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Rumi on Language: “A longing for home”

Child at ceremony in Ikorodu, Nigeria. Photo by Oshomah Abubakar on Unsplash

Child at ceremony in Ikorodu, Nigeria. Photo by Oshomah Abubakar on Unsplash

 

“Words are not important in themselves, but as resonators for a center. […] All language is a longing for home.” — Coleman Barks in The Essential Rumi (pg. 17)

If all language is a longing for home, and we speak English in a sea of Finnish, we will always associate home with another time, another place and another people. We will always see ourselves as other.

And guess what? As much as we might feel foreign, we have a lot more in common with the people around us than we may believe. We are human. We need not shroud ourselves in the pain of separateness.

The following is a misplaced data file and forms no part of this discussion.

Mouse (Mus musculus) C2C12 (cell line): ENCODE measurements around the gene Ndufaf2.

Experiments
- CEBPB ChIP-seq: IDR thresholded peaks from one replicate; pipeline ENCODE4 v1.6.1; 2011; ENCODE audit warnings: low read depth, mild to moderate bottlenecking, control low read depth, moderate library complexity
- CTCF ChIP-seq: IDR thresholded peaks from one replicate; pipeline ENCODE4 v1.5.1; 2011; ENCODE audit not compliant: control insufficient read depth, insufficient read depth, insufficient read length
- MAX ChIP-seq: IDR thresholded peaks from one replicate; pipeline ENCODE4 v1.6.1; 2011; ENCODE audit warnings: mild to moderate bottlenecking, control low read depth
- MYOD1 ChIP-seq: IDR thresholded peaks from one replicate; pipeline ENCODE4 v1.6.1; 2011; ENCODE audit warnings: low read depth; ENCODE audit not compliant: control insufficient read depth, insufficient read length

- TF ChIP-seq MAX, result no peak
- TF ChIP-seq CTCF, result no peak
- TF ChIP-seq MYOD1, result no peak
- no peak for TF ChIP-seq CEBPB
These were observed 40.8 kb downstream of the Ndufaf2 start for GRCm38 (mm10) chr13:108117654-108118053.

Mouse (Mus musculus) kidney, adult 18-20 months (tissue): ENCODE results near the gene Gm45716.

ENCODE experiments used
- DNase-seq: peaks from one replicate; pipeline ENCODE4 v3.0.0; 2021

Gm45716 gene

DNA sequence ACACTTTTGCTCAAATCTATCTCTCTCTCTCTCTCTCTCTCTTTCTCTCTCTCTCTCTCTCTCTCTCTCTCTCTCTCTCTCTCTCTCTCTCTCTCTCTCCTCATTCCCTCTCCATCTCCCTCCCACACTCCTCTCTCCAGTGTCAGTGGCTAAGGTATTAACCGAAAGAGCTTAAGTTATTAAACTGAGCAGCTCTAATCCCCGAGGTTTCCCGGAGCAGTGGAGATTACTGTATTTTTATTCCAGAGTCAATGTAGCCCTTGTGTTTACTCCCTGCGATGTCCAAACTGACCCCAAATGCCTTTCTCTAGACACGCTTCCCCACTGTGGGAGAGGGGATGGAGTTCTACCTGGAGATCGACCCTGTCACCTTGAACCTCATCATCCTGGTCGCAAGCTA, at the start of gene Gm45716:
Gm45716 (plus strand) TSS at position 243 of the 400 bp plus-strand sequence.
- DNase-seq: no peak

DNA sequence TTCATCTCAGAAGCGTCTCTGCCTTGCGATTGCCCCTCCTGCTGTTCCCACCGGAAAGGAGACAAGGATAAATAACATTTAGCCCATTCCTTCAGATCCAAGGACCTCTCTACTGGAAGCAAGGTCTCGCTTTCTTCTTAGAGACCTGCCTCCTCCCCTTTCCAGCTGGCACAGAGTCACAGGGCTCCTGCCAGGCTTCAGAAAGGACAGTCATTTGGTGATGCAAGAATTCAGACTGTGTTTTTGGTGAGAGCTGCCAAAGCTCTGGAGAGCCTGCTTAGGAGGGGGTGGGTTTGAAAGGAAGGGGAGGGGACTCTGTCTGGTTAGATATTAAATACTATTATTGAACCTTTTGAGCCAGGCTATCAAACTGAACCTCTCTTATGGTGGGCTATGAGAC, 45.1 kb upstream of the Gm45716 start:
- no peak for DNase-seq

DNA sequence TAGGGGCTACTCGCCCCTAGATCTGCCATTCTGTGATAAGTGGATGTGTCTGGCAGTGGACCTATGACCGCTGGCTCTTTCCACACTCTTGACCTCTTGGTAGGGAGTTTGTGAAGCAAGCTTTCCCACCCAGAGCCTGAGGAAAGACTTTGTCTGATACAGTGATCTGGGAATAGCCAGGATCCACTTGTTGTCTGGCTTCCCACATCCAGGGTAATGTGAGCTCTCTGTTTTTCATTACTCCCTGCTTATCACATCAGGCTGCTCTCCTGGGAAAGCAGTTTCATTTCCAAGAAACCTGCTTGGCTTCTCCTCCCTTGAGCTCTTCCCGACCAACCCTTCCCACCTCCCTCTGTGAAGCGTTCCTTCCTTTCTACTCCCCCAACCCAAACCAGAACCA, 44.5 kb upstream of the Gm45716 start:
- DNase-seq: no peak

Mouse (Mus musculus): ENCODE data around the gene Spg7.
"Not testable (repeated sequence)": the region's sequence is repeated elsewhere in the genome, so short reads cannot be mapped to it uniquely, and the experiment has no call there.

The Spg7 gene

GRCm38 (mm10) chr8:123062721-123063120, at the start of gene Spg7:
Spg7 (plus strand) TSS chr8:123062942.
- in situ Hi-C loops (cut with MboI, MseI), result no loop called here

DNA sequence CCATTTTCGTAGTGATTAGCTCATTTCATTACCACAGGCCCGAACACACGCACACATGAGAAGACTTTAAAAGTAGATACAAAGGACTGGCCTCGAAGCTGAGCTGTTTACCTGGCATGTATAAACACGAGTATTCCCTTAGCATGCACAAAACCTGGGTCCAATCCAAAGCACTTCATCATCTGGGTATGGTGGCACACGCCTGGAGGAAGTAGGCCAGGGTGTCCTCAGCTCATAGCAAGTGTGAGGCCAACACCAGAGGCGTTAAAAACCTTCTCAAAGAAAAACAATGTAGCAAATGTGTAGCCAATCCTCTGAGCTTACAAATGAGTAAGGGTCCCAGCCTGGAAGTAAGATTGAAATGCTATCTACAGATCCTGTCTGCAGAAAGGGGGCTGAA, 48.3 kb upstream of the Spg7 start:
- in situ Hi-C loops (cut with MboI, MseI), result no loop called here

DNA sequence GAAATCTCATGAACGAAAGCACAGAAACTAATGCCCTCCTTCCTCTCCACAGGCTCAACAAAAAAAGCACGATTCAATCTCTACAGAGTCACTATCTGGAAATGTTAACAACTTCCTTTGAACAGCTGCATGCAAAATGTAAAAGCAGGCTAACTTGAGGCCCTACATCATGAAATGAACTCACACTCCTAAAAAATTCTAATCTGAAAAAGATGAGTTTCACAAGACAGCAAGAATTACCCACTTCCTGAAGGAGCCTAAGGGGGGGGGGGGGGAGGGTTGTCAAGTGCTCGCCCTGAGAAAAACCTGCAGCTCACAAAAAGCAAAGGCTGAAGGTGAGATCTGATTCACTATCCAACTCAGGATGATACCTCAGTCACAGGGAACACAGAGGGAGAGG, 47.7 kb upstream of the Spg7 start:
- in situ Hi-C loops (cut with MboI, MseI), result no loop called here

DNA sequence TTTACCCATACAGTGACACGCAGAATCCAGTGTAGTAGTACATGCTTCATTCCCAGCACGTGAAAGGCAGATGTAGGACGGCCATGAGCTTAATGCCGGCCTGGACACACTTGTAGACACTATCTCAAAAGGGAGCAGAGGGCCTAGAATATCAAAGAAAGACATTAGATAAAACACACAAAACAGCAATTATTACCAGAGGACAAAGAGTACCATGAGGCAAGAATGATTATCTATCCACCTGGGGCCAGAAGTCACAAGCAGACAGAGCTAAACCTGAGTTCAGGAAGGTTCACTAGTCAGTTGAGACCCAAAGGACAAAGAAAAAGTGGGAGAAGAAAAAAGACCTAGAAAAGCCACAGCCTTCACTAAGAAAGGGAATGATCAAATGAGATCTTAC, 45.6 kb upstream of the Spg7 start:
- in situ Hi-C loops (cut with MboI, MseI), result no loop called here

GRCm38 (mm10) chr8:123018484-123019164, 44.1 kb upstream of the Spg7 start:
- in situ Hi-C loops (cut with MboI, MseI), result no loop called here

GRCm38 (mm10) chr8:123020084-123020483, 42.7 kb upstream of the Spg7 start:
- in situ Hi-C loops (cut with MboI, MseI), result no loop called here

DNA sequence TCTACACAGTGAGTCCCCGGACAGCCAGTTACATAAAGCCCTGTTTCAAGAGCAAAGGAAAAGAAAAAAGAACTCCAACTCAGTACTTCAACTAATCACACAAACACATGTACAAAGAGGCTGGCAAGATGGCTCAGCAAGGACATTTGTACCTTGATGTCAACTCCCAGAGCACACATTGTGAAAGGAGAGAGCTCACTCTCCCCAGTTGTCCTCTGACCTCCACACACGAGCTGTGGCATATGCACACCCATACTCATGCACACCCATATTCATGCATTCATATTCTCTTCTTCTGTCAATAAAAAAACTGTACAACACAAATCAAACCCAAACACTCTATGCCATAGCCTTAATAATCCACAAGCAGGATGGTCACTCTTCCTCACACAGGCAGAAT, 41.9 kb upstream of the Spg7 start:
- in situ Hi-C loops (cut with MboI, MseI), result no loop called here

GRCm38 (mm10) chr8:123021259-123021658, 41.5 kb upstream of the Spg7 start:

Once we acknowledge it’s not the spoken words that matter, but our longing for home, then our human-ness becomes the central point for all we do. Learning a language is a deeply humbling process. It forces a surrender into the unknown, one which requires faith in the face of complete unknown. The ego cannot come through it unscathed. This surrender gives rise to compassion and unity.

Softening into a place of compassion dissolves criticism of self and others, and from this vantage point, we’re able to shift our perception with more agility than ever before. We realize that although poor translations exist, the overall picture is very similar. What we all want is similar too: love, joy, peace, to understand, contribute and connect. To feel heard and seen, to know we are enough.

When I speak the words in which you long for home, I meet you on the path. Together we can walk a little further, my friend.

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